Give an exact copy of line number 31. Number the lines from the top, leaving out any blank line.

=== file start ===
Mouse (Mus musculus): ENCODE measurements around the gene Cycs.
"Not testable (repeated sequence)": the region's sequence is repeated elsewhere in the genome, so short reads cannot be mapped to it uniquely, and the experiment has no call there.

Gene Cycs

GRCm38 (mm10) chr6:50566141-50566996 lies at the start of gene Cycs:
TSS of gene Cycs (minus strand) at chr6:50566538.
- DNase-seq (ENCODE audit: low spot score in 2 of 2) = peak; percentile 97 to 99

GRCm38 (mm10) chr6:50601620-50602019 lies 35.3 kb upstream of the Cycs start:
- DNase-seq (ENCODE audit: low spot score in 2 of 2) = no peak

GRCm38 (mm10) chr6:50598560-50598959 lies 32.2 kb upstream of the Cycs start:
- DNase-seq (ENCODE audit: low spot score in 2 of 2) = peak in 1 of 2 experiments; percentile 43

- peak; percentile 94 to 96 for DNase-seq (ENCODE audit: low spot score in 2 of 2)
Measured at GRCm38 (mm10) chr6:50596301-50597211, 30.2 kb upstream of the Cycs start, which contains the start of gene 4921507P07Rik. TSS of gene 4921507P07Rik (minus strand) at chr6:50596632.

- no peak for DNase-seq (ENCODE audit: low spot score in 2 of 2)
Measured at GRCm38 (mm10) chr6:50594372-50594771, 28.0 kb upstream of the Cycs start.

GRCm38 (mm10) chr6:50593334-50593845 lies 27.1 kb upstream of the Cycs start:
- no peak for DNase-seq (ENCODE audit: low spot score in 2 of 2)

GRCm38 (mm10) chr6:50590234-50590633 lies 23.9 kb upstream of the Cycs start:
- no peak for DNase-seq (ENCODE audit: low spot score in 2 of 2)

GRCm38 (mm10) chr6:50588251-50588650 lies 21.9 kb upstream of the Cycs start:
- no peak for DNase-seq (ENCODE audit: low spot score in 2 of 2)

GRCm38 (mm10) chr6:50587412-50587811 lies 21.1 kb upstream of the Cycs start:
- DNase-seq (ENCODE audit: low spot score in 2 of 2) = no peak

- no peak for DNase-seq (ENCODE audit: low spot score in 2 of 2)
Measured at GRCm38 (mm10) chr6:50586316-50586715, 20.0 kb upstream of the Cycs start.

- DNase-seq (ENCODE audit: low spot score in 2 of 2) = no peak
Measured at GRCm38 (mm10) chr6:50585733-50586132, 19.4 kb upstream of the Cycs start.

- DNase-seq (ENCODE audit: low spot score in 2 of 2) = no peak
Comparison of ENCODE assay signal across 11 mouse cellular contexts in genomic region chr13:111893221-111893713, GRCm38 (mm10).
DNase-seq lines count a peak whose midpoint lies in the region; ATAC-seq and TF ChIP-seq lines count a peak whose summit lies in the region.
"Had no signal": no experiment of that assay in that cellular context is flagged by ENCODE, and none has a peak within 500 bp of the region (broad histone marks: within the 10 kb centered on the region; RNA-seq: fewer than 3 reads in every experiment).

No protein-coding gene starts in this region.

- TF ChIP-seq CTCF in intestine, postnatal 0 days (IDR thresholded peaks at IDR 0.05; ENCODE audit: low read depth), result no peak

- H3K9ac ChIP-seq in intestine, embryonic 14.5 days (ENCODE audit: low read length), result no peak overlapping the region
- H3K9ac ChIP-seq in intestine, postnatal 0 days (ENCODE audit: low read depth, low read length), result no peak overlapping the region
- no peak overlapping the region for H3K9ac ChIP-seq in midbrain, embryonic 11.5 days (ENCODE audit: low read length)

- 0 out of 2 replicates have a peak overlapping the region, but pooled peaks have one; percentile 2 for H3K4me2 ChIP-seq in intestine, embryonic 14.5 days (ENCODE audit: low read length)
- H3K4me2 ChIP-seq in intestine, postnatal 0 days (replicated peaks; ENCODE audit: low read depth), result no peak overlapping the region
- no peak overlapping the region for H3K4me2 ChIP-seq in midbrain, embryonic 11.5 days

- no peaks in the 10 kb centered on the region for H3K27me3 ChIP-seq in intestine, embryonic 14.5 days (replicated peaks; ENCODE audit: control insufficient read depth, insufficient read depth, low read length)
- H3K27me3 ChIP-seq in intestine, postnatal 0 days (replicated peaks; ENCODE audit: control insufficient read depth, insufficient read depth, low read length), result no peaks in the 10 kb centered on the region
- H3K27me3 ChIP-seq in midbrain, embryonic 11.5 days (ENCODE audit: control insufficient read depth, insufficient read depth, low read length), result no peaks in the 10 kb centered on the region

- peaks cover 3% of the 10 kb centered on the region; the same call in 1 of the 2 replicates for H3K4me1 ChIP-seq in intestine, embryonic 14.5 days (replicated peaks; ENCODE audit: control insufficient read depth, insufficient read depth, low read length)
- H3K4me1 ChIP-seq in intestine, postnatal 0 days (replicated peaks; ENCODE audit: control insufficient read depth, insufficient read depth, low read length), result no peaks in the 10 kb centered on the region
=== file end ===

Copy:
No protein-coding gene starts in this region.